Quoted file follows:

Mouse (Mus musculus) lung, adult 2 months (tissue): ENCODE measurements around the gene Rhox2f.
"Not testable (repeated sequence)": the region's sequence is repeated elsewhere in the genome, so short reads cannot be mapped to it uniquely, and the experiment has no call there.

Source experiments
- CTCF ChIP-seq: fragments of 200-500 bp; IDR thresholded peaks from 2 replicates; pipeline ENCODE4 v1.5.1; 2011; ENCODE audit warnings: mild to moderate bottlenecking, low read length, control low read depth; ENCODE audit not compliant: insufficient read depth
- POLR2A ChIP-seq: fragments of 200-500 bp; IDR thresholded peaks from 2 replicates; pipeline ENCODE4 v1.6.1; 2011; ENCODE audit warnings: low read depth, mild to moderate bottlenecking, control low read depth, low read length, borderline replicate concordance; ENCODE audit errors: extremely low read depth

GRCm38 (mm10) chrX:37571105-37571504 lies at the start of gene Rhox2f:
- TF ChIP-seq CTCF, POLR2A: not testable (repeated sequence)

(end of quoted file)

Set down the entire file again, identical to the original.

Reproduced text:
Mouse (Mus musculus) lung, adult 2 months (tissue): ENCODE measurements around the gene Rhox2f.
"Not testable (repeated sequence)": the region's sequence is repeated elsewhere in the genome, so short reads cannot be mapped to it uniquely, and the experiment has no call there.

Source experiments
- CTCF ChIP-seq: fragments of 200-500 bp; IDR thresholded peaks from 2 replicates; pipeline ENCODE4 v1.5.1; 2011; ENCODE audit warnings: mild to moderate bottlenecking, low read length, control low read depth; ENCODE audit not compliant: insufficient read depth
- POLR2A ChIP-seq: fragments of 200-500 bp; IDR thresholded peaks from 2 replicates; pipeline ENCODE4 v1.6.1; 2011; ENCODE audit warnings: low read depth, mild to moderate bottlenecking, control low read depth, low read length, borderline replicate concordance; ENCODE audit errors: extremely low read depth

GRCm38 (mm10) chrX:37571105-37571504 lies at the start of gene Rhox2f:
- TF ChIP-seq CTCF, POLR2A: not testable (repeated sequence)